By NOMAAN MERCHANT
DALLAS (AP) -- A state district judge held the Dallas County district attorney in contempt Thursday and threw out mortgage fraud charges his office brought against an oil fortune heir, blaming the DA's refusal to answer allegations he did a favor for a friend and campaign donor.
Judge Lena Levario said Thursday it was clear to her that District Attorney Craig Watkins was "calling the shots" when his office investigated Al Hill III. Attorneys for Hill argued that Watkins targeted their client as a favor to attorney Lisa Blue, who was embroiled in a multimillion-dollar fee dispute with Hill.
Watkins took the stand only to refuse to answer questions. Levario said she would not immediately take action against Watkins.
Having the case dropped was a major, public blow to Watkins and his office, which fought for months to pursue the case against Hill, the well-known great-grandson of oil titan H. L. Hunt. While Watkins has won national plaudits for his work to free wrongfully convicted inmates, he also faces local controversy over the Hill case just as he gets ready to run for re-election next year.
Prosecutors introduced evidence to suggest Hill had signed false paperwork to obtain a $500,000 loan, but they ultimately could not change Levario's mind that questions remained about why the case went to a grand jury.
Hill's defense team pointed to records of calls between Watkins and Blue around the time the case was taken to a grand jury, as well as campaign contributions and pledges.
Blue refused to testify last month, invoking her Fifth Amendment right not to incriminate herself. Her attorney said Blue is also involved in a federal investigation in which the Hill case could play a role. An FBI spokeswoman has previously declined to comment.
An attorney for Watkins, meanwhile, said he was bound by attorney-client privilege as well as a state privilege that allows prosecutors to withhold some notes and other materials in developing a case. Levario rejected both of those arguments and said several of his employees had testified about subjects that could be considered work product.
She offered Russell Wilson III, a prosecutor who argued on Watkins' behalf Thursday, time to ask Watkins again if he wanted to testify. Wilson came back and said Watkins had declined again. Shortly afterward, Levario dismissed the cases.
"When it was time for Craig Watkins to answer, he balked and said no," said John Hueston, one of Hill's attorneys, outside court.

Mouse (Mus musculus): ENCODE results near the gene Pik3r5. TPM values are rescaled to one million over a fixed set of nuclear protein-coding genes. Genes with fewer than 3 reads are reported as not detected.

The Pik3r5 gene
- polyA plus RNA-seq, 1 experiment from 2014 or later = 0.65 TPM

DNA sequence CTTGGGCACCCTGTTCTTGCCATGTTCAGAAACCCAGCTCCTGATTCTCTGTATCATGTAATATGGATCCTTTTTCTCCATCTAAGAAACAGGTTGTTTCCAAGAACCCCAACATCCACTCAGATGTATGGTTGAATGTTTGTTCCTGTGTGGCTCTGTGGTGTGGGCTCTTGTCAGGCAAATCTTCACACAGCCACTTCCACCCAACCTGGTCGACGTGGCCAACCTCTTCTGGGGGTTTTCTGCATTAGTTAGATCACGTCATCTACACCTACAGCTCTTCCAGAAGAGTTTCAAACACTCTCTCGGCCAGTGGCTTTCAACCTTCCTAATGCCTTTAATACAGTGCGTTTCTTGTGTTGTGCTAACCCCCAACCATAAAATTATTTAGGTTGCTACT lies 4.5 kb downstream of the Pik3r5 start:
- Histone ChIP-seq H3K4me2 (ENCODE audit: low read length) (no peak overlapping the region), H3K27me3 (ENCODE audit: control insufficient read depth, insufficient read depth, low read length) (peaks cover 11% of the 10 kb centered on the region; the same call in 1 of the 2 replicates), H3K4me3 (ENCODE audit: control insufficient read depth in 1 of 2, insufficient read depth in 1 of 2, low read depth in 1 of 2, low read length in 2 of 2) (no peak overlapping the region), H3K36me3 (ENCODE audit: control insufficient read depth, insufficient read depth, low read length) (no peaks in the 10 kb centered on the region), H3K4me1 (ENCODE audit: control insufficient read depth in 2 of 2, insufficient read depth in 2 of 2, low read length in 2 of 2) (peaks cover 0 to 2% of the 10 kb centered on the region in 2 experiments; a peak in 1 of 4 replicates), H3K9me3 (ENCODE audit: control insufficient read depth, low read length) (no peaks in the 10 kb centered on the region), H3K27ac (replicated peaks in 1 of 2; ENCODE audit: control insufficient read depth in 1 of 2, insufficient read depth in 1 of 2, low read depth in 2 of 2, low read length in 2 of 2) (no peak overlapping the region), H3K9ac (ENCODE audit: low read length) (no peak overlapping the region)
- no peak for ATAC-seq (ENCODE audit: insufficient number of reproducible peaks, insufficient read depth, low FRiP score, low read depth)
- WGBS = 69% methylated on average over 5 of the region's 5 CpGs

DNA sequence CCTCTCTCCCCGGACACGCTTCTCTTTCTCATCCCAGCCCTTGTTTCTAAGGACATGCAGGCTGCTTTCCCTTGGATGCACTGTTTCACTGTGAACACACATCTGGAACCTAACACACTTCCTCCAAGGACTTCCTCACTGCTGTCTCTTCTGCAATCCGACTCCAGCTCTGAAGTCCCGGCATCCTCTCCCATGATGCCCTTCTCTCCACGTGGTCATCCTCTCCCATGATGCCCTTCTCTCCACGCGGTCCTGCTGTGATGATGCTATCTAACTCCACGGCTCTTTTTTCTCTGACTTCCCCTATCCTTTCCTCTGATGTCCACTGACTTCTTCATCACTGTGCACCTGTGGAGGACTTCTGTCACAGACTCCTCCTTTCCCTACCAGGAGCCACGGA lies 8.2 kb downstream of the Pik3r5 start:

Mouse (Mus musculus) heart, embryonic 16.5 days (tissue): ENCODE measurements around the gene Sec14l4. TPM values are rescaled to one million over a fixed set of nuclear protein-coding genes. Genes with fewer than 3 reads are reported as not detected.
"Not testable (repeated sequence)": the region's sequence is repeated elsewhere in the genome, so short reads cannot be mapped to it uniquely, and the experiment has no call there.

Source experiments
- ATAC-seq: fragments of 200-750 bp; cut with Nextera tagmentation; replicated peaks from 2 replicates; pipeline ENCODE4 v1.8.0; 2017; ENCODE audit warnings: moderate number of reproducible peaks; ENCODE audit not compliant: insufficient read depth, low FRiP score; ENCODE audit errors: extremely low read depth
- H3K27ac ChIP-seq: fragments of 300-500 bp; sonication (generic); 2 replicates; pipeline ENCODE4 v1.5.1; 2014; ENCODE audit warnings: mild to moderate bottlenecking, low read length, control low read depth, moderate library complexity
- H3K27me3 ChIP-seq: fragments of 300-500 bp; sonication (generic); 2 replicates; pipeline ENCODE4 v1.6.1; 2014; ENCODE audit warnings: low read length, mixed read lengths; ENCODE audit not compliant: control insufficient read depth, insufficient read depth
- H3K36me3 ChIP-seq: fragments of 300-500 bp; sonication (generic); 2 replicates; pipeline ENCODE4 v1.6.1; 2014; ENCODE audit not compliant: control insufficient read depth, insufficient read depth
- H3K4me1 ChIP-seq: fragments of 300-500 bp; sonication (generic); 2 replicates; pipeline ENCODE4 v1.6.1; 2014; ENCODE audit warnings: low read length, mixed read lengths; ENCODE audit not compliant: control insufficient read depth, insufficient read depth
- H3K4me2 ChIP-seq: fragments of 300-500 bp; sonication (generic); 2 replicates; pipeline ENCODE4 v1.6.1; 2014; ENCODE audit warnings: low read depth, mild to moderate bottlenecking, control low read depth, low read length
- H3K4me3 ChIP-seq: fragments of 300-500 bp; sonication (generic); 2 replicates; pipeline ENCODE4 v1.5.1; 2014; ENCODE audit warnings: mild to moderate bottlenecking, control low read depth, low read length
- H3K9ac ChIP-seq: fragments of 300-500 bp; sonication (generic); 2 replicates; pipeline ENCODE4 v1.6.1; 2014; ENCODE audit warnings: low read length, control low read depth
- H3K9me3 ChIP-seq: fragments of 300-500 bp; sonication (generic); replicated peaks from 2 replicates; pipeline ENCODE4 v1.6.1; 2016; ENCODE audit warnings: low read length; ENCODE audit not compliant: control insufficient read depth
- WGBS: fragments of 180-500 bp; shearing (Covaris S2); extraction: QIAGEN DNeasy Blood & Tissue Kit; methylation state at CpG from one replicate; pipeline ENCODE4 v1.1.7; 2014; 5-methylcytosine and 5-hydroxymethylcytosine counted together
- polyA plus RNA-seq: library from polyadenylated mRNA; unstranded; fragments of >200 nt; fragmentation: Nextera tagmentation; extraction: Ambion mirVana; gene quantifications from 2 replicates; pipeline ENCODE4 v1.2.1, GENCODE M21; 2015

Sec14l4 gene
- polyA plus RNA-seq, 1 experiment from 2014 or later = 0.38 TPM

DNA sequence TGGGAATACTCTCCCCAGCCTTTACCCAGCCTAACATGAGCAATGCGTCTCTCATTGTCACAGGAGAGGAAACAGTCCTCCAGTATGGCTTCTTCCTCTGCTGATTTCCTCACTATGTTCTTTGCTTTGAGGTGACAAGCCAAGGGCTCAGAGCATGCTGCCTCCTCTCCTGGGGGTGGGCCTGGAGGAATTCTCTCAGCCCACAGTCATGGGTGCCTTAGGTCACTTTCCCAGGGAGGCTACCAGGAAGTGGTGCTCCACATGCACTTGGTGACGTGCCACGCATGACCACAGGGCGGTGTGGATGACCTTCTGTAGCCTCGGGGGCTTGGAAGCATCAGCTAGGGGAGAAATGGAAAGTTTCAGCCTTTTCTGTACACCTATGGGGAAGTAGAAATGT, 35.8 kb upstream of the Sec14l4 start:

Debbie Denmon, Watkins' spokeswoman, said afterward that "we clearly disagree" with Levario's ruling.
"This is an example of rich people manipulating the system," she said in an email.
Three prosecutors involved in the case testified Thursday about how it was handled, including a "pitch meeting" before Watkins to discuss it before it went to a grand jury.
Prosecutors showed a slide presentation used at the pitch meeting that makes clear they were aware that Hill was famous. The presentation lists several of Hill's failed business ventures, outlines his family's bank accounts and mentions that his wife, Erin Hill, is a former Miss Georgia and Miss America runner-up.
While Blue has said in an affidavit that she spoke to Watkins and that Hill's name briefly came up, Moore said she couldn't remember Watkins mentioning those conversations. Moore also said Watkins did not intervene in the Hill case.
But Stephanie Martin, the prosecutor who took the case to a grand jury, said she remembered Watkins asking several questions during the pitch meeting, particularly about title documents. Martin on Thursday called the case "one of the easier cases I had," but Hill's attorneys showed documents suggesting Martin wasn't as sure about the investigation months before an indictment.
Levario said Martin's testimony helped change her mind about what to do. She said she wasn't swayed much by Moore's testimony because of Moore's business and personal relationships with Blue and Watkins.
"All of this evidence makes it smell really bad," Levario said.
Copyright 2013 The Associated Press. All rights reserved. This material may not be published, broadcast, rewritten or redistributed.
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